A Further 24,000 Bolivians to Benefit from Urban Infrastructure Projects
LA PAZ, October 23rd, 2012 — More than 150,000 Bolivians from rural areas will benefit from a US$50 million Rural Partnerships Project II (PAR II), while an additional 25,000 residents of the capital city and El Alto will take advantage of a US$24 million Urban Infrastructure Project. Both credits were approved on Tuesday by the World Bank (WB) Board of Directors in Washington, DC.
PAR II builds on the PAR project that since 2005 has supported 779 productive partnerships between domestic and foreign producers and buyers in Bolivia. Focused on various sectors, from fruit and vegetable farming to milk production, honey and handicrafts, the PAR project had a direct impact on the economic situation of more than 29,300 Bolivian homes in 110 municipalities around the country.
“For the Government of the Plurinational State of Bolivia, PAR is a successful project that can be copied nationally and has recently been adapted to the context of other countries,” stated the Minister of Rural Development, Nemesia Achacollo. “Its impact on families was significant, increasing annual incomes by more than US$2,000 as a result of small scale producers selling their products. Furthermore, it has been demonstrated that all links in the productive chain benefit from the support provided to primary production, fostering growth at the local, regional and national economy level.”
Through PAR II, the Bolivian Government intends to reach at least 35,000 homes (approximately 150,000 people, mostly self-identified as indigenous) scattered in 120 municipalities in Beni and La Paz departments in the country’s Northwest, Santa Cruz in the East, Chuquisaca and Tarija in the South and Potosi in the West. The main objective of this project is to promote the creation of new business opportunities for producers and buyers, as well as to consolidate those partnerships that received support during the first phase.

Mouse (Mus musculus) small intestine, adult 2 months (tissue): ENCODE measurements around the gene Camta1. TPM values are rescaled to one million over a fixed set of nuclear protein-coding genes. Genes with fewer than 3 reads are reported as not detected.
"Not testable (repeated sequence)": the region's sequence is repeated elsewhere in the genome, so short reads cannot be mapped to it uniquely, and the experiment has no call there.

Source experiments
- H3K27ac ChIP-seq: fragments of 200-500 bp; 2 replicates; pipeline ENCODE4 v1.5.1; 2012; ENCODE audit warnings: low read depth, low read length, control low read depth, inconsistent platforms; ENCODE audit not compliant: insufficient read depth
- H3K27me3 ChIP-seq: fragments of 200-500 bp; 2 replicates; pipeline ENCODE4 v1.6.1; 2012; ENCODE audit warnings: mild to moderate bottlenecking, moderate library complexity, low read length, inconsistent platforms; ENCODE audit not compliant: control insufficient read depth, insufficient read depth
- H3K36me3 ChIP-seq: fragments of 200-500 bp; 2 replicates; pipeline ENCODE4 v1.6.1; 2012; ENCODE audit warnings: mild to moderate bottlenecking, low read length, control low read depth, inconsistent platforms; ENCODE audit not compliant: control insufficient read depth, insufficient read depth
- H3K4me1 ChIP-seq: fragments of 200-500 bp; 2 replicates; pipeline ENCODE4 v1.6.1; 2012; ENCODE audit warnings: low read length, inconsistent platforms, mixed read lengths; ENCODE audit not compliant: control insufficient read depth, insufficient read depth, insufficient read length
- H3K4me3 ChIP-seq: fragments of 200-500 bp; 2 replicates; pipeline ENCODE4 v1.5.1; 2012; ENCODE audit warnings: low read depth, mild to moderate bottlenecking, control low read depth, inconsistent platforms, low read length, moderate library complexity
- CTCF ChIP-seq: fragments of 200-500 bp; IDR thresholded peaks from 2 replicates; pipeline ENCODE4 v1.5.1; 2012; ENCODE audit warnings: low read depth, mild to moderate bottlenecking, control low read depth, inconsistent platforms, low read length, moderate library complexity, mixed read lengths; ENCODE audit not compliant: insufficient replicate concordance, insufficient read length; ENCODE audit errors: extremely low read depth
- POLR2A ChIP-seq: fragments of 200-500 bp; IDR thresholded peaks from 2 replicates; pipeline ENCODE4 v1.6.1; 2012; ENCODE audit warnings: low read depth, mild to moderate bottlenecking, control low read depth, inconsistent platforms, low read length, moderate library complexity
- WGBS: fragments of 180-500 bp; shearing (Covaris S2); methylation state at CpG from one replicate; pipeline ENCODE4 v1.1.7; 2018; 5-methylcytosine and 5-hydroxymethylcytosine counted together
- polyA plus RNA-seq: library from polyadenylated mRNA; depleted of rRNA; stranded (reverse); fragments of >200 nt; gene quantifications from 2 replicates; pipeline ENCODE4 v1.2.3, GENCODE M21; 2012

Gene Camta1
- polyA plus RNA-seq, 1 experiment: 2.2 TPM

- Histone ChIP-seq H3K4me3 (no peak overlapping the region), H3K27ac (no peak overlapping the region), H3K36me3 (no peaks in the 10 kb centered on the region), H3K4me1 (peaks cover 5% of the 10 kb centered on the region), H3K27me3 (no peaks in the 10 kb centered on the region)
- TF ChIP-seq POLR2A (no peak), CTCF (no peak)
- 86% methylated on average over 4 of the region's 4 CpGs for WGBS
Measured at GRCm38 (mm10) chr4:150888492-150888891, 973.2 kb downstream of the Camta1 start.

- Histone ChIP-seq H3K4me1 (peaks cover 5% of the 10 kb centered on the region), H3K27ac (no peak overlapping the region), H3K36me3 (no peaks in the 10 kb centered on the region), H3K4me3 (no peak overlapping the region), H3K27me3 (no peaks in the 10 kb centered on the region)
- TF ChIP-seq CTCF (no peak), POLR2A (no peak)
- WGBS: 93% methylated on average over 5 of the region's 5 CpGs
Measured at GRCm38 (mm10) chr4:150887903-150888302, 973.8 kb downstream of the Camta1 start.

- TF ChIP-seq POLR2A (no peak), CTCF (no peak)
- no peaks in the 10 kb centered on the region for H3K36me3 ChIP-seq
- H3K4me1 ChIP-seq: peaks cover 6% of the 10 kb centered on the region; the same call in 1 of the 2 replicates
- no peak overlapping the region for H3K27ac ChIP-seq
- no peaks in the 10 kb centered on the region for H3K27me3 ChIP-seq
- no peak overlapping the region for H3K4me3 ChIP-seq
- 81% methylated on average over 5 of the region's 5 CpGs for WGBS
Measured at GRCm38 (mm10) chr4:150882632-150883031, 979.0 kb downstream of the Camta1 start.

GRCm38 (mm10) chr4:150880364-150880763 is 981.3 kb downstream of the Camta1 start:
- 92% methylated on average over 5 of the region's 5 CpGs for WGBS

Susan Goldmark, World Bank Director for Bolivia, Ecuador, Chile, Peru and Venezuela, stressed that “through PAR II, we seek to promote the new productive development approach successfully piloted during PAR I. It involves taking advantage of market opportunities, direct transfers of resources to rural producers and the counterparty capital provided by producers themselves to guarantee business sustainability.”
The US$24 million project represents additional financing for the Urban Infrastructure Project, an expansion of the first phase to 24 additional neighborhoods in low income urban areas in the city of La Paz. It is estimated that almost 24,000 people will benefit from it.
The project will include investments proposed by the residents of these areas in the following:
- Public street lighting.
- Drainage infrastructure.
- Sanitation facilities.
- Disaster risk mitigation works.
- Community recreation facilities.
La Paz Mayor Luis Revilla stated that “La Paz is taking important steps toward its transformation. This is made possible thanks to its people and the support of international organizations such as the World Bank, which is financing this transformation with substantial funding for projects such as Barrios de Verdad, which are currently an example to other Latin American cities.”
Another city that will benefit from expanding the project is El Alto. At first, it financed infrastructure investments to improve three roads with the intention of eliminating bottlenecks and improve connectivity between the city’s north and south. The second phase of this project seeks to support the design of a public transportation modernization strategy via the elaboration of feasibility studies for a high capacity rapid bus transportation system between La Paz and El Alto. The project will also expand the urban road network by 4.5 km.
“The Barrios y Comunidades de Verdad (True Neighborhoods and Communities) Program, supported by the Bank, has become a regional example of successful urban improvement that goes beyond the typical basic infrastructure program to incorporate social and community participation aspects,” said Faris Hadad-Zervos, World Bank Resident Representative in Bolivia.
Both the PAR II as well as the additional financing for Urban Infrastructure are relevant to the National Government’s National Development Plan and the Bank’s 2012-2015 Strategic Partnership with Bolivia in two of its four main pillars: Sustainable Productive Development and Human Development and Access to Basic Services.
With the intention of determining the opinion of the beneficiaries of PAR II and Urban Infrastructure Project additional financing, an interactive tool is being piloted via the Internet and text messaging that will provide a mechanism to channel suggestions, complaints, and stories to find out the real situation of project execution.
The Rural Partnerships II and Urban Infrastructure projects are financed through two loans of US$50 million and US$24 million, respectively; they include a 25-year maturity period and a 5-year grace period.